"I will completely remove all things from the face of the earth," declares the Lord. "I will remove man and beast; I will remove the birds of the sky and the fish of the sea, and the ruins along with the wicked; and I will cut off man from the face of the earth," declares the Lord. "So I will stretch out My hand against Judah and against all the inhabitants of Jerusalem. And I will cut off the remnant of Baal from this place, and the names of the idolatrous priests along with the priests. "And those who bow down on the housetops to the host of heaven, and those who bow down and swear to the Lord and yet swear by Milcom, And those who have turned back from following the Lord, and those who have not sought the Lord or inquired of Him." Zephaniah 1:2-6

Be silent before the Lord God! For the day of the Lord is near, for the Lord has prepared a sacrifice, He has consecrated His guests. "Then it will come about on the day of the Lord's sacrifice, that I will punish the princes, the king's sons, and all who clothe themselves with foreign garments. Zephaniah 1:7-8

Near is the great day of the Lord, near and coming very quickly; listen, the day of the Lord! In it the warrior cries out bitterly. A day of wrath is that day, a day of trouble and distress, a day of destruction and desolation, a day of darkness and gloom, a day of clouds and thick darkness, a day of trumpet and battle cry against the fortified cities and the high corner towers. I will bring distress on men so that they will walk like the blind, because they have sinned against the Lord; and their blood will be poured out like dust, and their flesh like dung. Neither their silver nor their gold will be able to deliver them on the day of the Lord's wrath; and all the earth will be devoured in the fire of His jealousy, for He will make a complete end, indeed a terrifying one, of all the inhabitants of the earth. Zephaniah 1:14-18

The language of this prophet is severe. This is not a metaphor. You cannot “spiritualize” this message to soften it up. It is literal. Arguing against what the Lord has said here is like spitting into the wind—everything comes flying right back at you. The fact is that the Lord intends to destroy all of His enemies at the “Day of the Lord.” There will be no survivors (except believers, which is mentioned elsewhere), no one to be rehabilitated, and no one repents. They are judged!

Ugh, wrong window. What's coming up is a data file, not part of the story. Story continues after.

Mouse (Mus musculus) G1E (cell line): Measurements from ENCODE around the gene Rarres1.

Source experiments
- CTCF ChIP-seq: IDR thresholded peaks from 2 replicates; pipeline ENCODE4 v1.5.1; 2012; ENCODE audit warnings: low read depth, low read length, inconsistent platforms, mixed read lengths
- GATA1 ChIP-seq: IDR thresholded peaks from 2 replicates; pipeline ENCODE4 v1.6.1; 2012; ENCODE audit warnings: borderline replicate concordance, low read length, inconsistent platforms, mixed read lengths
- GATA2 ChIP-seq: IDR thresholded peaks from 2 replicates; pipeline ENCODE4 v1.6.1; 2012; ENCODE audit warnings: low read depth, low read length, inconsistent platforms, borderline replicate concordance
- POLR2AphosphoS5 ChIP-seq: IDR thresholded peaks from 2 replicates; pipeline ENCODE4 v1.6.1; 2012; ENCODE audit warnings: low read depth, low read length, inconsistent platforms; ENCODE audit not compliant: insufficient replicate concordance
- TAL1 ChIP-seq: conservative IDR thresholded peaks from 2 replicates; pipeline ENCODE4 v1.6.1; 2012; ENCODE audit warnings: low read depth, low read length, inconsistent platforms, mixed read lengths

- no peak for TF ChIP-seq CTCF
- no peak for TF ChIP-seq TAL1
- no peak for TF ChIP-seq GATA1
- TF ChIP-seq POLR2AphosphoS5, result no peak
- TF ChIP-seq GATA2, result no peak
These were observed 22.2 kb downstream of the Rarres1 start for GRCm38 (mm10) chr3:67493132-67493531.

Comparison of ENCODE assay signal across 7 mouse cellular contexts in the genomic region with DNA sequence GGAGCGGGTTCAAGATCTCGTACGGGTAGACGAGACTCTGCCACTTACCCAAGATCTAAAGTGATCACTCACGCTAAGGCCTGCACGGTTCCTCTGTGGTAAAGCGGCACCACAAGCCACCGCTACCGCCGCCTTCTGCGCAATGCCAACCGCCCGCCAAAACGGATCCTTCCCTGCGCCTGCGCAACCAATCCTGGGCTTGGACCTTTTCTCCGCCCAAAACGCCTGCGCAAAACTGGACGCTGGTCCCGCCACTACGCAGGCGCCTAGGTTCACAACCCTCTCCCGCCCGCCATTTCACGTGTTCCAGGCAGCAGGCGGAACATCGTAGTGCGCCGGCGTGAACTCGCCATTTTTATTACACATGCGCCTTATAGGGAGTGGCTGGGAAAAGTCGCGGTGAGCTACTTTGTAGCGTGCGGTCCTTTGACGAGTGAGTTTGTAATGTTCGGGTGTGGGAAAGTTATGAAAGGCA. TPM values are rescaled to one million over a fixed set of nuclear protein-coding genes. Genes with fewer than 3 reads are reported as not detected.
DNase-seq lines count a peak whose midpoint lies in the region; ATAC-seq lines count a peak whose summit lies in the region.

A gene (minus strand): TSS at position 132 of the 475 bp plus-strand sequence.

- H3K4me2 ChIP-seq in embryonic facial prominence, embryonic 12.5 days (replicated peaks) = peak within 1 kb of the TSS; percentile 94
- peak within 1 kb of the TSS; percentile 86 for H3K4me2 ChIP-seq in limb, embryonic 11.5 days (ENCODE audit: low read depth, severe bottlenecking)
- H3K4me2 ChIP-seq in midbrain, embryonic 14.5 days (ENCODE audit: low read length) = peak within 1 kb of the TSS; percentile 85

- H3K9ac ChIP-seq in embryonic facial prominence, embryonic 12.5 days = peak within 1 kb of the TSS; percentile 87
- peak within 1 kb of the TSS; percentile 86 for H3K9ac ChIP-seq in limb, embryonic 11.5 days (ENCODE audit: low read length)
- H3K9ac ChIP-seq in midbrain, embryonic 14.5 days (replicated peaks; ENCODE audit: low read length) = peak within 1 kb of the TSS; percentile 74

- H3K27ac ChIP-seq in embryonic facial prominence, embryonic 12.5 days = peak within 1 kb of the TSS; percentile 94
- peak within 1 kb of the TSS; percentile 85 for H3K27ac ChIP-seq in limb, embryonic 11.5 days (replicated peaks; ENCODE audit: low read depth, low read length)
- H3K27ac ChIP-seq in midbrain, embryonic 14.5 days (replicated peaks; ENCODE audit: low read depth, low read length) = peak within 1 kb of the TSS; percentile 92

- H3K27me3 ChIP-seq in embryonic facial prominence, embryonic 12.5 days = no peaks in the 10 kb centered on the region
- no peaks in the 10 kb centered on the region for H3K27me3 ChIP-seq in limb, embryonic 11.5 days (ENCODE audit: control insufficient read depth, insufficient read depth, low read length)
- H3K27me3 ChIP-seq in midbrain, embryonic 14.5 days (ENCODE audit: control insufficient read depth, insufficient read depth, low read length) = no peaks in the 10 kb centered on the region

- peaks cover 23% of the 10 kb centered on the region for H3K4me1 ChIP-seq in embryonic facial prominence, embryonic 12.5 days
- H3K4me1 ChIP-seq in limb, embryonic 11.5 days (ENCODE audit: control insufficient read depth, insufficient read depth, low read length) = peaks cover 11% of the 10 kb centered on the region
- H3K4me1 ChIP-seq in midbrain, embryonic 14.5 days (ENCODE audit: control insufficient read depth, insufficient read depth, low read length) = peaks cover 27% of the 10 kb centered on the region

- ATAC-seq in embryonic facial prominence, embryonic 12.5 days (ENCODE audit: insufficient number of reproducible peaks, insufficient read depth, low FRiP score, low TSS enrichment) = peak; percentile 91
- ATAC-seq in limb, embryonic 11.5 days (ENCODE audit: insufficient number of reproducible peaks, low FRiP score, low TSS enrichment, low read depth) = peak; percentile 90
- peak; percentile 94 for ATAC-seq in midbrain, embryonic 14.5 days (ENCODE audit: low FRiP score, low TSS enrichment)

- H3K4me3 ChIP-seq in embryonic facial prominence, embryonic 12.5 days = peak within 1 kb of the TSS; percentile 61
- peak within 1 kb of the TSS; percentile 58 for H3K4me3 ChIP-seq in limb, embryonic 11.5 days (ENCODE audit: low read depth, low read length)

So, let’s drop any idea that God’s judgment will allow a few mortals to slip by and inhabit the kingdom so the Christians have someone to rule over. Other references to the kingdom with mortals (those who can die in the kingdom) are simply misunderstandings. They have taken an allegory and turned it into doctrine. You must dismiss completely Isaiah’s reference to mankind being scarcer than a legend and the specific words of Zephaniah.

Is this the end of the subject Zephaniah has for us about the “Day of the Lord?” Of course not! Like other prophets, he describes our escape and what will be the aftermath when the Lord returns. But in the same manner that he described the judgment in the “Day of the Lord,” the salvation of God is also stark and gripping.

Gather yourselves together, yes, gather, O nation without shame, before the decree takes effect- the day passes like the chaff- before the burning anger of the Lord comes upon you, before the day of the Lord's anger comes upon you. Seek the Lord, all you humble of the earth who have carried out His ordinances; seek righteousness, seek humility. Perhaps you will be hidden in the day of the Lord's anger. Zephaniah 2:1-3

Zephaniah’s first glimmer of hope for us is based on our humility, our obedience, and seeking the righteousness of the Lord. There is no room for any haughtiness on our part. “Perhaps,” he says, “you will be hidden in the day of the Lord’s anger.” He follows this a little later with this.

“Therefore, wait for Me,” declares the Lord, "for the day when I rise up as a witness. Indeed, my decision is to gather nations, to assemble kingdoms, to pour out on them My indignation, all My burning anger; for all the earth will be devoured by the fire of My zeal.” Zephaniah 3:8

If God had asked you or me for a plan at the end of the ages, we would not have suggested a 3 ½ year Great Tribulation that we endure for His return before He completely judges the earth. We would have shortened the time up to maybe one day. There would have no waiting on our part. But this is not what the Lord has planned, and it follows that Zephaniah speaks to that plan. The people who will make it through the Great Tribulation and the “Day of the Lord” will have to wait for Him. However, the Lord will not leave us in that situation without help. This is one of the most specific references to the 144,000 outside of the book of Revelation.

But I will leave among you a humble and lowly people, and they will take refuge in the name of the Lord. The remnant of Israel will do no wrong and tell no lies, nor will a deceitful tongue be found in their mouths; for they shall feed and lie down with no one to make them tremble. Zephaniah 3:12-13